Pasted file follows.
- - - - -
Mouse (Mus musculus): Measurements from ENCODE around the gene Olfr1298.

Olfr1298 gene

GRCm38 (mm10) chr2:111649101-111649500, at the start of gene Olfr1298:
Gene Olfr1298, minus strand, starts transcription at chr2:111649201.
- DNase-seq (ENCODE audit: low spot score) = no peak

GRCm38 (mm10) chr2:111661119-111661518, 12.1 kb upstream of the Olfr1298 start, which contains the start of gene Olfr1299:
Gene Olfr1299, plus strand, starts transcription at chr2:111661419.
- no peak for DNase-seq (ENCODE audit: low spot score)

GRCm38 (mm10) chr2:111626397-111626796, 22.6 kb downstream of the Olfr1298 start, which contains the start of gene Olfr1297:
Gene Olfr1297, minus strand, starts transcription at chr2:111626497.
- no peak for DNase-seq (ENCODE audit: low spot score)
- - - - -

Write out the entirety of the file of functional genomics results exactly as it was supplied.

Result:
Mouse (Mus musculus): Measurements from ENCODE around the gene Olfr1298.

Olfr1298 gene

GRCm38 (mm10) chr2:111649101-111649500, at the start of gene Olfr1298:
Gene Olfr1298, minus strand, starts transcription at chr2:111649201.
- DNase-seq (ENCODE audit: low spot score) = no peak

GRCm38 (mm10) chr2:111661119-111661518, 12.1 kb upstream of the Olfr1298 start, which contains the start of gene Olfr1299:
Gene Olfr1299, plus strand, starts transcription at chr2:111661419.
- no peak for DNase-seq (ENCODE audit: low spot score)

GRCm38 (mm10) chr2:111626397-111626796, 22.6 kb downstream of the Olfr1298 start, which contains the start of gene Olfr1297:
Gene Olfr1297, minus strand, starts transcription at chr2:111626497.
- no peak for DNase-seq (ENCODE audit: low spot score)